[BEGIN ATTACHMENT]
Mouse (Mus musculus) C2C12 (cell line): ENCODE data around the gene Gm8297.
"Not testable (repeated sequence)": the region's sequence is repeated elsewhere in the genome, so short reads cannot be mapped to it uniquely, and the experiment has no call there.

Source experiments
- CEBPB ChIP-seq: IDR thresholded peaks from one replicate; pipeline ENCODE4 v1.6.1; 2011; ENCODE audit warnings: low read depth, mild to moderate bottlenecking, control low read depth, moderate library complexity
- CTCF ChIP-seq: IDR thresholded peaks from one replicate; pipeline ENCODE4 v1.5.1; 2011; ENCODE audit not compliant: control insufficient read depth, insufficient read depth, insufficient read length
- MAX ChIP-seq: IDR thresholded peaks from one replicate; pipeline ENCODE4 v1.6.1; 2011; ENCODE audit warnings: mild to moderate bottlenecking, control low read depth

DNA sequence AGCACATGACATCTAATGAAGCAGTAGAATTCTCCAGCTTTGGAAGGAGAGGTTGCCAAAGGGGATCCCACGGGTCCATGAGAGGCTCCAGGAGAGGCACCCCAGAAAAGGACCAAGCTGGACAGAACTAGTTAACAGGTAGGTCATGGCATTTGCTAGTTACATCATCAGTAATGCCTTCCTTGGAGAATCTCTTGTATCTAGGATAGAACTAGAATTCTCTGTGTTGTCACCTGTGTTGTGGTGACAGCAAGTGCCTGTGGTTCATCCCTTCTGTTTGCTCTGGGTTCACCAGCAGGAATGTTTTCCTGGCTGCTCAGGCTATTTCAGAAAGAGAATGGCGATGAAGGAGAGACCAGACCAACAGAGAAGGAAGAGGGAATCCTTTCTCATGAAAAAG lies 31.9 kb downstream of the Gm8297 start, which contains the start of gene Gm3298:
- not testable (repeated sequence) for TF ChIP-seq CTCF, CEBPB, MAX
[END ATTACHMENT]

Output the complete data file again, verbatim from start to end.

Mouse (Mus musculus) C2C12 (cell line): ENCODE data around the gene Gm8297.
"Not testable (repeated sequence)": the region's sequence is repeated elsewhere in the genome, so short reads cannot be mapped to it uniquely, and the experiment has no call there.

Source experiments
- CEBPB ChIP-seq: IDR thresholded peaks from one replicate; pipeline ENCODE4 v1.6.1; 2011; ENCODE audit warnings: low read depth, mild to moderate bottlenecking, control low read depth, moderate library complexity
- CTCF ChIP-seq: IDR thresholded peaks from one replicate; pipeline ENCODE4 v1.5.1; 2011; ENCODE audit not compliant: control insufficient read depth, insufficient read depth, insufficient read length
- MAX ChIP-seq: IDR thresholded peaks from one replicate; pipeline ENCODE4 v1.6.1; 2011; ENCODE audit warnings: mild to moderate bottlenecking, control low read depth

DNA sequence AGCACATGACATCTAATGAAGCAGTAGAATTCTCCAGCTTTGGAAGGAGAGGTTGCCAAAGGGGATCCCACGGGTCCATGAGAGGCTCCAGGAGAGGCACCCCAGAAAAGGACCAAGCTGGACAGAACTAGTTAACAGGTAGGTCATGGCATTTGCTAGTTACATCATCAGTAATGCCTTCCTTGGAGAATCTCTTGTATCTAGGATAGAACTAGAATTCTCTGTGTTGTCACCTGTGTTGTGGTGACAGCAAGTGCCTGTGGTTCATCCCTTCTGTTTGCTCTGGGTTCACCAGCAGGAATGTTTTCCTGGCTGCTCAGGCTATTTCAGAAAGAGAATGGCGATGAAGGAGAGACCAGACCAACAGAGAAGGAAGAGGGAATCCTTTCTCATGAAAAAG lies 31.9 kb downstream of the Gm8297 start, which contains the start of gene Gm3298:
- not testable (repeated sequence) for TF ChIP-seq CTCF, CEBPB, MAX